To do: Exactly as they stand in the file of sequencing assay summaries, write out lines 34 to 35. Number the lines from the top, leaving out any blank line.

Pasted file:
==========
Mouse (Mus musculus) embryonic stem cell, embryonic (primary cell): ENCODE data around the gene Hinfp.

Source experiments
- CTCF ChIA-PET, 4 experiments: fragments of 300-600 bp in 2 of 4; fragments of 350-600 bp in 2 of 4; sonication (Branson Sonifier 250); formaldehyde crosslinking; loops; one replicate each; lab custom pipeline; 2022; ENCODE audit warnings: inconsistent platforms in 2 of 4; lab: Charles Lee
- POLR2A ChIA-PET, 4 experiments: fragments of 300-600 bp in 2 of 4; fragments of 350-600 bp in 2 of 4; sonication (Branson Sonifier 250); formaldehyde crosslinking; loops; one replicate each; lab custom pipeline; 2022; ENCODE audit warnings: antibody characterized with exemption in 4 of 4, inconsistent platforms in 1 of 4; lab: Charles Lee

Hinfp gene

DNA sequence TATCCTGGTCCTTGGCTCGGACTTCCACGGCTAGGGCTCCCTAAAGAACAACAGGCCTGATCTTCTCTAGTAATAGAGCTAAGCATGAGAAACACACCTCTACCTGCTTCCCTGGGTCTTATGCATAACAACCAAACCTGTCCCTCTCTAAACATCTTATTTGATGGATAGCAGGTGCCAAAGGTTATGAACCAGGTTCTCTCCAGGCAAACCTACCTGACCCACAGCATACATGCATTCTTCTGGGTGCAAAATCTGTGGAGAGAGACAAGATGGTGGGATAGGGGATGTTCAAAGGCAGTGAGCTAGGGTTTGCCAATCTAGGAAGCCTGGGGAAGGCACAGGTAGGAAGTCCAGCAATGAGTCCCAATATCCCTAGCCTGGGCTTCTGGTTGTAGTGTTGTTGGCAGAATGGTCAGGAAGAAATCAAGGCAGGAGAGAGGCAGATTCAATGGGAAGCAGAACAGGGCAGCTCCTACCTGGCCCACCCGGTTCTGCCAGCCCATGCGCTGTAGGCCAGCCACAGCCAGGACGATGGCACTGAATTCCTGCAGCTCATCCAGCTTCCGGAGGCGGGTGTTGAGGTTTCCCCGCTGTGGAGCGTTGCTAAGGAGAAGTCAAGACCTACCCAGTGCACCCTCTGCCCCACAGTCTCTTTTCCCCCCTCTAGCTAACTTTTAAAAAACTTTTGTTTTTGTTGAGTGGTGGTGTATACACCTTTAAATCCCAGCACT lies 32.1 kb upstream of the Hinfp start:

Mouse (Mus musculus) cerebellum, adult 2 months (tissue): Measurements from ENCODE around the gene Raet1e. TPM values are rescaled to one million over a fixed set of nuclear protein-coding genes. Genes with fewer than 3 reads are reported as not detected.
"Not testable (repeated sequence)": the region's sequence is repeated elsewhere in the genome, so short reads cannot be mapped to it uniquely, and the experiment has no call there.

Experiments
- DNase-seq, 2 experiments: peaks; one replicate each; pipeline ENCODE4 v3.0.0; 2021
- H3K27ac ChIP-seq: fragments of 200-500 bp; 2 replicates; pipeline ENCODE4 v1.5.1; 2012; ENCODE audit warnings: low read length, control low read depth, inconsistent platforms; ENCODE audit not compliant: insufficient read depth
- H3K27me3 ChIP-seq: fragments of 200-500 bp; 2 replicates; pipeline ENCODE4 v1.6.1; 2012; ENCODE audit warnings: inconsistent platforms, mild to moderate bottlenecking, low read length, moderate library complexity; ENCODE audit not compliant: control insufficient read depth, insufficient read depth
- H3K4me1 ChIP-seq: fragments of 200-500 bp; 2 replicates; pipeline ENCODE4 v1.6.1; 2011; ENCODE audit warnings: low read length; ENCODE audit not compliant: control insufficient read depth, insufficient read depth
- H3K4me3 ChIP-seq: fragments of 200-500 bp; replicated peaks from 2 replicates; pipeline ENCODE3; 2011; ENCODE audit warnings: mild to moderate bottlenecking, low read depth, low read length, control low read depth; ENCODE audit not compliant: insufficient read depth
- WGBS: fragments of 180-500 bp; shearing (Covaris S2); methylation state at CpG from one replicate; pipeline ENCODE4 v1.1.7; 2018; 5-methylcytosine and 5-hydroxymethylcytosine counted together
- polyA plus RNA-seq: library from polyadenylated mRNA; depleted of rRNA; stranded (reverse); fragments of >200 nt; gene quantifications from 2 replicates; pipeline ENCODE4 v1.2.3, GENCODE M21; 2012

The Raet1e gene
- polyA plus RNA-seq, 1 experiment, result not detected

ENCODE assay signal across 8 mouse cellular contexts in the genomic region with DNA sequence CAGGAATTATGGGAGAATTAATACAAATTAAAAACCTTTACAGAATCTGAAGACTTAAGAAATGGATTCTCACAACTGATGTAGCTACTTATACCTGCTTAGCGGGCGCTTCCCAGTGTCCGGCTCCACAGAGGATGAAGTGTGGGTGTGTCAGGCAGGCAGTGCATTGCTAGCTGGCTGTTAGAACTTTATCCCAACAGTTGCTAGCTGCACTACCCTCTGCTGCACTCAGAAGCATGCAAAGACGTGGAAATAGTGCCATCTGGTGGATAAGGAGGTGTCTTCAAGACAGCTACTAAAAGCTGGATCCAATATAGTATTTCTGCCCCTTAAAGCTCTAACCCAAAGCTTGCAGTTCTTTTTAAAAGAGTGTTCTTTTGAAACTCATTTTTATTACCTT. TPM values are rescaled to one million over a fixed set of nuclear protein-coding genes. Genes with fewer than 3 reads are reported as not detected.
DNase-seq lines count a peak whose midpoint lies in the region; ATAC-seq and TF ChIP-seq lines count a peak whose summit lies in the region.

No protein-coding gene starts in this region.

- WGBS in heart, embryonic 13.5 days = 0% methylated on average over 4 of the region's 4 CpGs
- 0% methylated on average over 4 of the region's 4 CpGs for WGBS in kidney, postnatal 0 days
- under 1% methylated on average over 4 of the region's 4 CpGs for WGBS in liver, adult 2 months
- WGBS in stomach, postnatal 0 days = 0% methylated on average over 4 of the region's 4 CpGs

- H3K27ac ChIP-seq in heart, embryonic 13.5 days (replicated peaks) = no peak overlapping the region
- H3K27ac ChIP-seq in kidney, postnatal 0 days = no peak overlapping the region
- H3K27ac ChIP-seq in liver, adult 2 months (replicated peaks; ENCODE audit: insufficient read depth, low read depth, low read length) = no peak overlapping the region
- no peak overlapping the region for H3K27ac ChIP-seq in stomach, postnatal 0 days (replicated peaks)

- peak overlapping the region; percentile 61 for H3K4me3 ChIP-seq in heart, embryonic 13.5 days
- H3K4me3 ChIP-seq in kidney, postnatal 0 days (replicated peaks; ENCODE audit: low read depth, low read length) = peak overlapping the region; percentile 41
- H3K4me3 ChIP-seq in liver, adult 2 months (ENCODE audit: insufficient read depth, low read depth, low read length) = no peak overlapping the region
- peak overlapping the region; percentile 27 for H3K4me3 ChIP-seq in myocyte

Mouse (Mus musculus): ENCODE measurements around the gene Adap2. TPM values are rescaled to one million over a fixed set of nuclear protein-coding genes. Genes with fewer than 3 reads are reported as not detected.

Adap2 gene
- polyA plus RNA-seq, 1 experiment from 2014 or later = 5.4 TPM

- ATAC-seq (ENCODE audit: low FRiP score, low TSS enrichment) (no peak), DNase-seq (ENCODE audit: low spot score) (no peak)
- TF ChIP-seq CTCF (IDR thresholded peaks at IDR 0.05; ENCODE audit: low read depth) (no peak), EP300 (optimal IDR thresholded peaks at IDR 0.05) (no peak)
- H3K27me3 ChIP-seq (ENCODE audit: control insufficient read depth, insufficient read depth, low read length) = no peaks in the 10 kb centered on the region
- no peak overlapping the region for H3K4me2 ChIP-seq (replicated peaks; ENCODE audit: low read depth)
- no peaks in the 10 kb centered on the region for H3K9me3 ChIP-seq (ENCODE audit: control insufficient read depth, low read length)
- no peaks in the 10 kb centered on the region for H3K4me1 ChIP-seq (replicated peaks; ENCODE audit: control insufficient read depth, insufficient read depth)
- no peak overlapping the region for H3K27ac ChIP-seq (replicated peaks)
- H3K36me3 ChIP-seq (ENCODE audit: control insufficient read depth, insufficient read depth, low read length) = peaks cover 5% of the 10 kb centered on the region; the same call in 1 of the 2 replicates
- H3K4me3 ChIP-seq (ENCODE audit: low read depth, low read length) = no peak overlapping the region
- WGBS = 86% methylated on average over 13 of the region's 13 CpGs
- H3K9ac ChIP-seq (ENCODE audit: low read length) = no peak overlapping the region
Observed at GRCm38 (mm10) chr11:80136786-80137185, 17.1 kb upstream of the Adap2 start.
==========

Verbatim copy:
Mouse (Mus musculus): ENCODE measurements around the gene Adap2. TPM values are rescaled to one million over a fixed set of nuclear protein-coding genes. Genes with fewer than 3 reads are reported as not detected.

Adap2 gene